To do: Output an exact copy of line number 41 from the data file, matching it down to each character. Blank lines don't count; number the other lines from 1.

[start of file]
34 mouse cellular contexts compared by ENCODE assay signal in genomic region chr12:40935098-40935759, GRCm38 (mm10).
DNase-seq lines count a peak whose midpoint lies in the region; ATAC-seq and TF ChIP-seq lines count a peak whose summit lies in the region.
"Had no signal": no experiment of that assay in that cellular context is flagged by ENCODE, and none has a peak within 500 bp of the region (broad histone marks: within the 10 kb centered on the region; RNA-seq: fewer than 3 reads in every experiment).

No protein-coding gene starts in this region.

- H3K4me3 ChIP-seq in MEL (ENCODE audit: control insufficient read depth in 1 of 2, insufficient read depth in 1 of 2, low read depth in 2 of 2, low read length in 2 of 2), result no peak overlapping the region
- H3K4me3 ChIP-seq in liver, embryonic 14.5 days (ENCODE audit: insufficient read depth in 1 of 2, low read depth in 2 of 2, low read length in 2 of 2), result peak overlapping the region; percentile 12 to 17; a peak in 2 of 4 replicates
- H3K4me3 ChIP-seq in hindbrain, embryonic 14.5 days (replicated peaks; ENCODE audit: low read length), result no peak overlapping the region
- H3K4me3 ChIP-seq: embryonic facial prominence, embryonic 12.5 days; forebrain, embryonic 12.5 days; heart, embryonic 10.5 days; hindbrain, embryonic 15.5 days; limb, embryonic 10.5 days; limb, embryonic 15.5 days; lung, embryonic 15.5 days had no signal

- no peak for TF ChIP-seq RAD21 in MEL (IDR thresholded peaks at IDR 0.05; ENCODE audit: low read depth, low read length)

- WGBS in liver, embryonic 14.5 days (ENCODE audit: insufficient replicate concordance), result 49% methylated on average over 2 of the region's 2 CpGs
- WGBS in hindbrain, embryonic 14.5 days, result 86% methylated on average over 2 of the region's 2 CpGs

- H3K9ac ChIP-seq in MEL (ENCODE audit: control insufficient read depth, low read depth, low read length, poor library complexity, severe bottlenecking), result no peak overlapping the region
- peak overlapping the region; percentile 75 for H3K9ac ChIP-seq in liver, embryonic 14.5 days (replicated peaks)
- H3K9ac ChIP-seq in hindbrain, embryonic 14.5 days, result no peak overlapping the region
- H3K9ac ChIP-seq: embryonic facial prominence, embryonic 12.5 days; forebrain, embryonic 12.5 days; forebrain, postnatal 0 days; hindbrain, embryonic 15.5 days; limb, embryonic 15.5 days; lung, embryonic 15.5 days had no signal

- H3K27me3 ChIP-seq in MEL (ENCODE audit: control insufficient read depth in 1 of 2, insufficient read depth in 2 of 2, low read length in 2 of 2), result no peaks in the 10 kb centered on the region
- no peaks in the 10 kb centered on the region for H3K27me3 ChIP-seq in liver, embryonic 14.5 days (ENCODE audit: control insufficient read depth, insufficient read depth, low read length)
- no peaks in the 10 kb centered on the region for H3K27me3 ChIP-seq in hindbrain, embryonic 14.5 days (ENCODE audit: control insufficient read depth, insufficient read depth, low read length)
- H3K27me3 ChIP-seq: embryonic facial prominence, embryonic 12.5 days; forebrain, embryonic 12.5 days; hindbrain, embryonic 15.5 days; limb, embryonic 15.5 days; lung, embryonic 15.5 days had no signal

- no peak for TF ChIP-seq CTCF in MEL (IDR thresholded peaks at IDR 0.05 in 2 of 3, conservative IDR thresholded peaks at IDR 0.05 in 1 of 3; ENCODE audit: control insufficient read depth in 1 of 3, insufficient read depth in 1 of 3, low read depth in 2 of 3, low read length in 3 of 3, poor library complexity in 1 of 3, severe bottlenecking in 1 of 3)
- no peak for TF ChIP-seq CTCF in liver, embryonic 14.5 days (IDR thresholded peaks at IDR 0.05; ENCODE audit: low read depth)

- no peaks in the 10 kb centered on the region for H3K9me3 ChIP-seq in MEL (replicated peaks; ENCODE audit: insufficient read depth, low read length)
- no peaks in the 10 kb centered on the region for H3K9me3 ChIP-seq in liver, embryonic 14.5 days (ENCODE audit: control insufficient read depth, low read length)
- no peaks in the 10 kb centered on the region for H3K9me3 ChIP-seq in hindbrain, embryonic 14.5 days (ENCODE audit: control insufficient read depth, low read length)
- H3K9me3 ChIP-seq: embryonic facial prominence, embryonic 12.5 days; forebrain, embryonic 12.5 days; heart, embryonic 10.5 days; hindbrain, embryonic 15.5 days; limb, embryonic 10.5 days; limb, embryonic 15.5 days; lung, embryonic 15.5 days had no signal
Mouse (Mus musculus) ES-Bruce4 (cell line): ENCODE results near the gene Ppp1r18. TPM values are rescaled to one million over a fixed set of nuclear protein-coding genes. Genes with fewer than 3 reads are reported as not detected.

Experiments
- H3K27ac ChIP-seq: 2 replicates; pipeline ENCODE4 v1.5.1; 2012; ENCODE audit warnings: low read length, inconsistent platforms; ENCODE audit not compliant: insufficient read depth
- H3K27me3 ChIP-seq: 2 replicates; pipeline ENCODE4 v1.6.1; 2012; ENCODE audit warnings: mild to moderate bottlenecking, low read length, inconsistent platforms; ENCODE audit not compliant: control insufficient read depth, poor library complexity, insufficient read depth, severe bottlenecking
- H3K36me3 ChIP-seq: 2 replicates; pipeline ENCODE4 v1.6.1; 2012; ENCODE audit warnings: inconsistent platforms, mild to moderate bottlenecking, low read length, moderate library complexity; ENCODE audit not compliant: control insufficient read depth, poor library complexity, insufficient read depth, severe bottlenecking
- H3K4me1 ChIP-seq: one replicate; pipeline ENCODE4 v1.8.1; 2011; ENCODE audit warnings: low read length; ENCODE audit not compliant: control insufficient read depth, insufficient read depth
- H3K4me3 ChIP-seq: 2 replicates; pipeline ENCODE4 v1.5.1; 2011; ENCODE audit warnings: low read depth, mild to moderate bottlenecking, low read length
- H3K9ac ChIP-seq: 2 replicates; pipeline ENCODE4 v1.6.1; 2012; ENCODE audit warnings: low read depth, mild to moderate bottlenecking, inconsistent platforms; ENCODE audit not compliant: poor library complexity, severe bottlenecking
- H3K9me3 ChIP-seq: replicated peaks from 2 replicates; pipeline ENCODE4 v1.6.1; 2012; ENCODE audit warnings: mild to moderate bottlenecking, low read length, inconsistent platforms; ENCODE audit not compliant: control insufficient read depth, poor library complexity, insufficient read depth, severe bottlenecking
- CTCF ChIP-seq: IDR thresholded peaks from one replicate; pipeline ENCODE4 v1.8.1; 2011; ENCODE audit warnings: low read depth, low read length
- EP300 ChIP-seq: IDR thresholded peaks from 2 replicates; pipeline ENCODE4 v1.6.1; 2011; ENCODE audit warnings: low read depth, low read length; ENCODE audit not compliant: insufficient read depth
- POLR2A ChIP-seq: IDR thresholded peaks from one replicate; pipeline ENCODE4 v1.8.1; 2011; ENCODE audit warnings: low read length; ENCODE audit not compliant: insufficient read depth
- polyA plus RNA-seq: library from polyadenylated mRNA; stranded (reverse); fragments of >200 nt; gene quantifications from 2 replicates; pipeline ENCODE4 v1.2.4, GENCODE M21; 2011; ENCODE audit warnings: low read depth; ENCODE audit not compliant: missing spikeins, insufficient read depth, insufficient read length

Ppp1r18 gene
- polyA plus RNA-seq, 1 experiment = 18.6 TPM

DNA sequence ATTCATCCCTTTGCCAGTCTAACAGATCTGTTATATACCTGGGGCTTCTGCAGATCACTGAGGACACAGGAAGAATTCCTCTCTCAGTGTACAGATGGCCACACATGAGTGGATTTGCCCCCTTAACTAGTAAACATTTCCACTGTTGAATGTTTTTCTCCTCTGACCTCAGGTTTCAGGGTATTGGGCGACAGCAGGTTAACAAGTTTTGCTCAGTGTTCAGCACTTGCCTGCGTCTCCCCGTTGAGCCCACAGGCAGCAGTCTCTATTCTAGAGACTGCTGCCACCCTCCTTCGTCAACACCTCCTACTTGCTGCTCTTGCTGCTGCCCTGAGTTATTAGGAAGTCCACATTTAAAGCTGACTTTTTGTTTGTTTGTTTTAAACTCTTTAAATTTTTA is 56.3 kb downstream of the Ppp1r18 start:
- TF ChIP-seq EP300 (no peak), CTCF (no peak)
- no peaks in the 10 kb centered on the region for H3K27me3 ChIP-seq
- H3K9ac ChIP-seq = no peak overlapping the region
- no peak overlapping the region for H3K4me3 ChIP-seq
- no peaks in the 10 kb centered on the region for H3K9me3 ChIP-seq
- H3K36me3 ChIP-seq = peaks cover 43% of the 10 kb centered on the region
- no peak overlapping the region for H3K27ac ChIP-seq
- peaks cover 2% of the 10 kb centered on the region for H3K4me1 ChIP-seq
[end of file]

DNA sequence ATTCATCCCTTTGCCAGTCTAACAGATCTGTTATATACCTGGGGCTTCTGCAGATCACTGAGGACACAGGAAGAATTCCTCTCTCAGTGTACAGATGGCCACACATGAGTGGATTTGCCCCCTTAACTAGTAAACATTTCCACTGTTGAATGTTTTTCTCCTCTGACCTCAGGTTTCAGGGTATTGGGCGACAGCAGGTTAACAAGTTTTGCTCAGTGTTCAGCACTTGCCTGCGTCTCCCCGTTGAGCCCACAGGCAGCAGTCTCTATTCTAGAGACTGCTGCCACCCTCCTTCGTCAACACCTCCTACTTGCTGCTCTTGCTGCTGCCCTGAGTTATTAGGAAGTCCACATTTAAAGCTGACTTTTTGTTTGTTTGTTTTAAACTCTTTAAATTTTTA is 56.3 kb downstream of the Ppp1r18 start: